Apple is working overtime to beat its publicized release date for the next major upgrade to Mac OS X.
Cupertino, Calif.-based Apple Computer Inc. is working overtime to
beat its publicized release date for the next major upgrade
to Mac OS X, according to sources.
The company in May broke its tradition of secrecy by
the update, code-named Jaguar, at the Worldwide Developers Conference in San Jose, Calif., and at the unveiling
of Apples Xserve rack-mounted
server in Cupertino, Calif.; at these events Apple also committed to a "late summer" ship date.
According to sources, Apple now seems poised to break another
precedent by delivering the release early -- by early August, say sources.
Though some online reports have speculated that Jaguar will be at
"golden master" by July 15 -- only days before Jobs scheduled
keynote at this years Macworld Expo / New York trade show -- sources
have confirmed that Apple management has approved a slip of a week or
two if a few ongoing quality concerns are not resolved. Still, at worst, Jaguar would be let out of the bag ahead of the
The last time Apple predicted a "late summer" OS ship date (for the public beta of Mac OS X), it didnt arrive until Jobs Sept. 13,
2000, kickoff of Apple Expo in Paris.
Though Apple has not publicly commented on Jaguar upgrade pricing,
Jobs has said that Xserve
owners will not receive a free upgrade. This makes the timing for the
relative release dates for the two products odd; Apple just
shipped their first orders of more than 4,000 Xserves this week, meaning that the proud new owners will have to purchase the OS upgrade about a month after receiving their hardware.
The Jaguar upgrade is all the more crucial for Xserve owners because of major new networking features promised for the new OS.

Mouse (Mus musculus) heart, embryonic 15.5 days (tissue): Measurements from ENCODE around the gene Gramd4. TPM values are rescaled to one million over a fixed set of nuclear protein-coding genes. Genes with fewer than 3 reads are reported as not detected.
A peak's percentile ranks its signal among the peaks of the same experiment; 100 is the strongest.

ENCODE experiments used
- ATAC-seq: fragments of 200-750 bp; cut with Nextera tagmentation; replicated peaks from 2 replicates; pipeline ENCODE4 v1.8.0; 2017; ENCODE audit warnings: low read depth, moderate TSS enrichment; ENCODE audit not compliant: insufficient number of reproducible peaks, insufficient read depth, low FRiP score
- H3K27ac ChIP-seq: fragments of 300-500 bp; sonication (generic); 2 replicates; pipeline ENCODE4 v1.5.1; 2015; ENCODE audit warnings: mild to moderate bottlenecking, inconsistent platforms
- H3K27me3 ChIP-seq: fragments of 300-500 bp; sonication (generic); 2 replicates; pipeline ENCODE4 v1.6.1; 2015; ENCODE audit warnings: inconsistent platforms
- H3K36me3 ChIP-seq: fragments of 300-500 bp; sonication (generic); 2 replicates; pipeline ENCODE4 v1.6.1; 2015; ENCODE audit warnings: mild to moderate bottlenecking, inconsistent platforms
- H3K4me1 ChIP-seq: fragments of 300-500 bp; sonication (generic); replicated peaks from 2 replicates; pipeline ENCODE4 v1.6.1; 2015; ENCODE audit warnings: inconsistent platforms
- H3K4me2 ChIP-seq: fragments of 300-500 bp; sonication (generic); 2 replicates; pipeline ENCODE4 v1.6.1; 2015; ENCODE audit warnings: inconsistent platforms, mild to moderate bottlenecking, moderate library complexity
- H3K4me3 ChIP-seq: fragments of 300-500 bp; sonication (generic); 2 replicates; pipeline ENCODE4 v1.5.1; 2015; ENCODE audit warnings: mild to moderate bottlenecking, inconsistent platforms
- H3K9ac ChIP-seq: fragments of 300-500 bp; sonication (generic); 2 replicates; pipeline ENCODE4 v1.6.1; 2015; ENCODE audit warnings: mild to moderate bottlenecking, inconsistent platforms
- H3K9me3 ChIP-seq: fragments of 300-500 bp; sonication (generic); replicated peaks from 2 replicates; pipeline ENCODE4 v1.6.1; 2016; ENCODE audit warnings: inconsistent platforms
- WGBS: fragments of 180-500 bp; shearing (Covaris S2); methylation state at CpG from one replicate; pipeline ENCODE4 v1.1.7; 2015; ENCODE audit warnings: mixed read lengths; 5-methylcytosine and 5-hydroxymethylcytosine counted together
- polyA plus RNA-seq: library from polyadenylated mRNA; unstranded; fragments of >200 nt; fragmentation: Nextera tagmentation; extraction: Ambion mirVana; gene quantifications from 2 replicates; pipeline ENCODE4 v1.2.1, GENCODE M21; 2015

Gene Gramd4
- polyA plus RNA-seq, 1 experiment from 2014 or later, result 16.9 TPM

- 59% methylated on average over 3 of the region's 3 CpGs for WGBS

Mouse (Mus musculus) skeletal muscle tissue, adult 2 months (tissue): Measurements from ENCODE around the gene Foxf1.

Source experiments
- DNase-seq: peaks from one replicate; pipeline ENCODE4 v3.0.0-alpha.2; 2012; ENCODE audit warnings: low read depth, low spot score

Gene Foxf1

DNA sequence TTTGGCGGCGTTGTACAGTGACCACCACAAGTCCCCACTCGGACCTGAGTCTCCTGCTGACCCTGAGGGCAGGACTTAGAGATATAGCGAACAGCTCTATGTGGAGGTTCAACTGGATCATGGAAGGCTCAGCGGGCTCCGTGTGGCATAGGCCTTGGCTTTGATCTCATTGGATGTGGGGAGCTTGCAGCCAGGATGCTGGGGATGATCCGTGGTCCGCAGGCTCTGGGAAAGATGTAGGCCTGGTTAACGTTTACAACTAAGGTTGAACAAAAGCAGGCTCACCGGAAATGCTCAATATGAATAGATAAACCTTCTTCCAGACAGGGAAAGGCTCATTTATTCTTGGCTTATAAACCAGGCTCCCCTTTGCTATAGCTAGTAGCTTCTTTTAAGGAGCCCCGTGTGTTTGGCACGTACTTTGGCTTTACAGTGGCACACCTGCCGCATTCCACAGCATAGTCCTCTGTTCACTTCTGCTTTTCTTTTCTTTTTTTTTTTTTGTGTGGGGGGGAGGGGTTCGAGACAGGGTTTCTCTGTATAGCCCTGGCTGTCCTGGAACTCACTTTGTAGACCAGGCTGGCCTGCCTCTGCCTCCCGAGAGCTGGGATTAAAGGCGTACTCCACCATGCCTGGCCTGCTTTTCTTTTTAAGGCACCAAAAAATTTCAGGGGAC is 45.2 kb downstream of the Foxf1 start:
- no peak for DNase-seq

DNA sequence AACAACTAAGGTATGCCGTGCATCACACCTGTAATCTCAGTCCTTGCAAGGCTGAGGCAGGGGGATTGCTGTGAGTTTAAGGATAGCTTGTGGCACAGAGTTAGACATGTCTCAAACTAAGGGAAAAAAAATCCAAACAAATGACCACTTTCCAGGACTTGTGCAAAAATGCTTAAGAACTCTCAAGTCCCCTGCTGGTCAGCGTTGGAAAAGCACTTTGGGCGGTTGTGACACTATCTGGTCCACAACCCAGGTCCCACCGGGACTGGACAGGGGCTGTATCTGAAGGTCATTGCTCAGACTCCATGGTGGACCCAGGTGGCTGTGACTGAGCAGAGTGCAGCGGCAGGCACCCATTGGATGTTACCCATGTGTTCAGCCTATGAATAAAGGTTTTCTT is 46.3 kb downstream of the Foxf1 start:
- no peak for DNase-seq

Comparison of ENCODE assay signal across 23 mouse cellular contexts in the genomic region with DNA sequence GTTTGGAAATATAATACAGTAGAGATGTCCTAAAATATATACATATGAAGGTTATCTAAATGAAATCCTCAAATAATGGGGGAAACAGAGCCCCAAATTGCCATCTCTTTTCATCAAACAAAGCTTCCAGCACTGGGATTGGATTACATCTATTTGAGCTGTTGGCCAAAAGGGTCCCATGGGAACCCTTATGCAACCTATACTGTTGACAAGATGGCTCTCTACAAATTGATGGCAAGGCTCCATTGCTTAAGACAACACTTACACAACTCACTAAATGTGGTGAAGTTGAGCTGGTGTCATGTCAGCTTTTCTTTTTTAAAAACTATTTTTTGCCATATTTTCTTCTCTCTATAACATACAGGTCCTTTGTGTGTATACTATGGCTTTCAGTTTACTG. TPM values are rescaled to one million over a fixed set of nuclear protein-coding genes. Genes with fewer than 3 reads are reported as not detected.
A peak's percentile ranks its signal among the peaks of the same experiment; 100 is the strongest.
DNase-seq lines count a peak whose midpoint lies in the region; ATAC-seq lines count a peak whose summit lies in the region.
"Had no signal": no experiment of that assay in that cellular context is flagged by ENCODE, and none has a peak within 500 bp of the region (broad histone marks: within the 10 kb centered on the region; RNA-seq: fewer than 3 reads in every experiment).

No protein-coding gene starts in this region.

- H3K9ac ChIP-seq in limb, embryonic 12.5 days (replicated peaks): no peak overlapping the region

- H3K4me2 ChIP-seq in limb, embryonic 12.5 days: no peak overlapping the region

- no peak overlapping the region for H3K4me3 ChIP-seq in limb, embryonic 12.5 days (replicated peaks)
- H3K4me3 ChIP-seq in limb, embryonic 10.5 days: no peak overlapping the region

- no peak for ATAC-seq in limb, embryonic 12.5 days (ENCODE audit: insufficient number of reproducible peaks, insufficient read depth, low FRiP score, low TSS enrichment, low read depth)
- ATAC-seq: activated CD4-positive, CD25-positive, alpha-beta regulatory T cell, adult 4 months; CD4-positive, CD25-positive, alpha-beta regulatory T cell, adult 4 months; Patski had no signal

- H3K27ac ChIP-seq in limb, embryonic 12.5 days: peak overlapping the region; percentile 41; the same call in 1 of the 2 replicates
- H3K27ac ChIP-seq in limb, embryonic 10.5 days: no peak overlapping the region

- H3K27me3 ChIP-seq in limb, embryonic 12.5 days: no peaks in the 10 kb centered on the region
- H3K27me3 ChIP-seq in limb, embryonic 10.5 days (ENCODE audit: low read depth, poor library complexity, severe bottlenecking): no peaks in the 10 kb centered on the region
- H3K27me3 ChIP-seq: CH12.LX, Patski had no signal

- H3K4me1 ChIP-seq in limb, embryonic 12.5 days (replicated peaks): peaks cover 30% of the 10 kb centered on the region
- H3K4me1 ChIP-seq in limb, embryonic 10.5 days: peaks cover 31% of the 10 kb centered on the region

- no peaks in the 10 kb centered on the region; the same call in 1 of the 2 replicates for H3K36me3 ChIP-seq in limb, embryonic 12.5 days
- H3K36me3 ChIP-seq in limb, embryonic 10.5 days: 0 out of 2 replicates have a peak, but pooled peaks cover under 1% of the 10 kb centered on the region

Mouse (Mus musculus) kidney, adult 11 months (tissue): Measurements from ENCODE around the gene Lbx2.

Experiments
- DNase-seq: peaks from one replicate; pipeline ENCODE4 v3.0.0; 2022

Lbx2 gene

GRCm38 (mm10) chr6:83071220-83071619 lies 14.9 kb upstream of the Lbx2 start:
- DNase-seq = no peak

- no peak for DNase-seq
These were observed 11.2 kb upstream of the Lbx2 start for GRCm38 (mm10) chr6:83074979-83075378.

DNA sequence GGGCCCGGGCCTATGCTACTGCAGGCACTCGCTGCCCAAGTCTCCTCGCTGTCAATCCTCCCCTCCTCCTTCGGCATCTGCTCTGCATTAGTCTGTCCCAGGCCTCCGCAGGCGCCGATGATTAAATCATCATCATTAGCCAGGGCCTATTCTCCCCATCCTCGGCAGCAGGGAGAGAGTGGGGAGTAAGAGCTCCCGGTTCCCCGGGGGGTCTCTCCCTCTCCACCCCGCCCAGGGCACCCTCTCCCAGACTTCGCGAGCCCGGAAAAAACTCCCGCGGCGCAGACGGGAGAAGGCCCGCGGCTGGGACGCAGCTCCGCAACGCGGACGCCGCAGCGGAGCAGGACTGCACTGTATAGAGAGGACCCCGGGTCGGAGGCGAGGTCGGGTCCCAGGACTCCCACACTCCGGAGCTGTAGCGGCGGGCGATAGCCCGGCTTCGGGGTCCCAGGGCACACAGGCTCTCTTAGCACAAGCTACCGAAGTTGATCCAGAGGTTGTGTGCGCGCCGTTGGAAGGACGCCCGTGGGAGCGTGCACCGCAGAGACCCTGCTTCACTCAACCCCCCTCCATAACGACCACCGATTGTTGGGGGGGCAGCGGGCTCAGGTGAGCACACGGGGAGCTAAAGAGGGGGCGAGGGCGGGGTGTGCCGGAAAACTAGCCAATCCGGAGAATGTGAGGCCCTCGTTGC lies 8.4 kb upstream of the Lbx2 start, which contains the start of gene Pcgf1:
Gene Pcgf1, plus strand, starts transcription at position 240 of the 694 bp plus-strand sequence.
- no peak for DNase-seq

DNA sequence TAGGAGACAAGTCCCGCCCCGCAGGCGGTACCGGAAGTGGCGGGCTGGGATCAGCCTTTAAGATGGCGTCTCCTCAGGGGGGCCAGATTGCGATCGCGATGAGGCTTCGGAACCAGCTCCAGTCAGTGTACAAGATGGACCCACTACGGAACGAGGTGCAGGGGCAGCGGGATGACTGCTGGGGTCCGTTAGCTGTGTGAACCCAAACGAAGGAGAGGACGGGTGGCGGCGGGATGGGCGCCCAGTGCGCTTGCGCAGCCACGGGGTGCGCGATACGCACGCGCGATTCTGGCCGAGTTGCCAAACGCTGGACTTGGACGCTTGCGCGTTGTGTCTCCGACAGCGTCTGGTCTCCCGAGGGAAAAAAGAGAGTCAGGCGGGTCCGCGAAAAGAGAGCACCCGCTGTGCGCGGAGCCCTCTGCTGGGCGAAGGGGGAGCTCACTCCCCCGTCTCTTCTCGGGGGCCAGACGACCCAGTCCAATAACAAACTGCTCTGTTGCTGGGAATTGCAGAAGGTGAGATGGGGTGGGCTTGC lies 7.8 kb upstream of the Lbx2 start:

Though the existing server-specific version of Mac OS X 10.1.5 that shipped with initial Xserve units includes GUI administrative
software, such as Server Admin and Server Monitor, for setting up and
managing networks, Jaguar will include new support for cross-platform
standards such as ActiveDirectory, SMB, Bluetooth, LDAP and Kerberos, making Xserves much more transparent and compatible within
heterogeneous network environments. Additionally, Jaguar will sport
support for IPV6 and IPSec; the CUPS print engine; LDAP (Open
Directory), SMB browsing and sharing; Virtual Private Network (PPTP);
and will include GCC 3.0 for full compliance with the C++ language.
Jaguar has been promoted in previews
as the most significant update to the still-young operating system,
which was built on the FreeBSD and Mach foundations Apple acquired
when it purchased Jobs own Next Computing Inc. in the late 1990s.
During Jaguars "sneak peek" at the WWDC keynote, Jobs also outlined various new features targeted at consumers.
There Jobs demonstrated enhancements to Jaguars "Aqua" user
interface, including the return of spring-loaded folders, a feature
many users said they missed from
Mac OS 9. Also, Jobs unveiled iChat, an integrated Instant Messaging
program that is the first to be compatible with AOLs system, and a new
Sherlock 3 search application.
More significantly, and perhaps pointing towards future paradigm
shifts in Apples hardware directions, are Rendezvous and Inkwell.
The former is a new wireless networking technology -- one Apple is
proposing as an industry standard -- that allows users to share files
and printers as well as to stream various media over AirPort wireless
networks. Rendezvous also offers automatic recognition and
configuration of multiple devices; Jobs mentioned that this could
make networking as simple as walking into a room. The technology, he
said, would be an available API for developers to include in all
computers and devices.
Inkwell is a carry-over from the handwriting recognition
technologies first pioneered in Apples defunct Newton PDA products;
the Ink APIs are integrated into Jaguars text system, allowing any
Mac OS X-native application to accept handwritten input.
Jaguar also will include QuickTime 6.0, which adds support for MPEG-4
and Quartz Extreme, an enhancement to Mac OS Xs imaging layer that
will combine 2D, 3D and video graphics with hardware acceleration,
all based on the OpenGL standard. This feature will require at
least an AGP 2x video card with 16MB of video RAM (32MB preferred).
So, although Quartz Extreme will not be available to owners of
Apple hardware that is more than a year old, all preliminary reports point to significant speed gains in Jaguar for all users -- even the ones on outdated machines.